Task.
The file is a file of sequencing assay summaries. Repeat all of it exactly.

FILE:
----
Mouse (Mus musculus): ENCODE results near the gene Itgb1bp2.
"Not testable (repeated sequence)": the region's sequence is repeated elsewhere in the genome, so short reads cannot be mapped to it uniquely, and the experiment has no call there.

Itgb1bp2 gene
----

Mouse (Mus musculus): ENCODE results near the gene Itgb1bp2.
"Not testable (repeated sequence)": the region's sequence is repeated elsewhere in the genome, so short reads cannot be mapped to it uniquely, and the experiment has no call there.

Itgb1bp2 gene